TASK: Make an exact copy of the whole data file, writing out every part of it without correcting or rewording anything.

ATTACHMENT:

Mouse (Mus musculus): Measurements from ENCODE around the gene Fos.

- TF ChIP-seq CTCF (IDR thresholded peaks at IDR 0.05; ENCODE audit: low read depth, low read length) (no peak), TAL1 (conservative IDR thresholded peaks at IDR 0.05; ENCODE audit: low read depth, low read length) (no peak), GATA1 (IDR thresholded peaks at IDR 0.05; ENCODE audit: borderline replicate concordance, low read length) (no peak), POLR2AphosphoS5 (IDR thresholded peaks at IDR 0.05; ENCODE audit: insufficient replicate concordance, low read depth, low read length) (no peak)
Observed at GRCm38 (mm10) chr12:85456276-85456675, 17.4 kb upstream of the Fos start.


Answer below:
Mouse (Mus musculus): Measurements from ENCODE around the gene Fos.

- TF ChIP-seq CTCF (IDR thresholded peaks at IDR 0.05; ENCODE audit: low read depth, low read length) (no peak), TAL1 (conservative IDR thresholded peaks at IDR 0.05; ENCODE audit: low read depth, low read length) (no peak), GATA1 (IDR thresholded peaks at IDR 0.05; ENCODE audit: borderline replicate concordance, low read length) (no peak), POLR2AphosphoS5 (IDR thresholded peaks at IDR 0.05; ENCODE audit: insufficient replicate concordance, low read depth, low read length) (no peak)
Observed at GRCm38 (mm10) chr12:85456276-85456675, 17.4 kb upstream of the Fos start.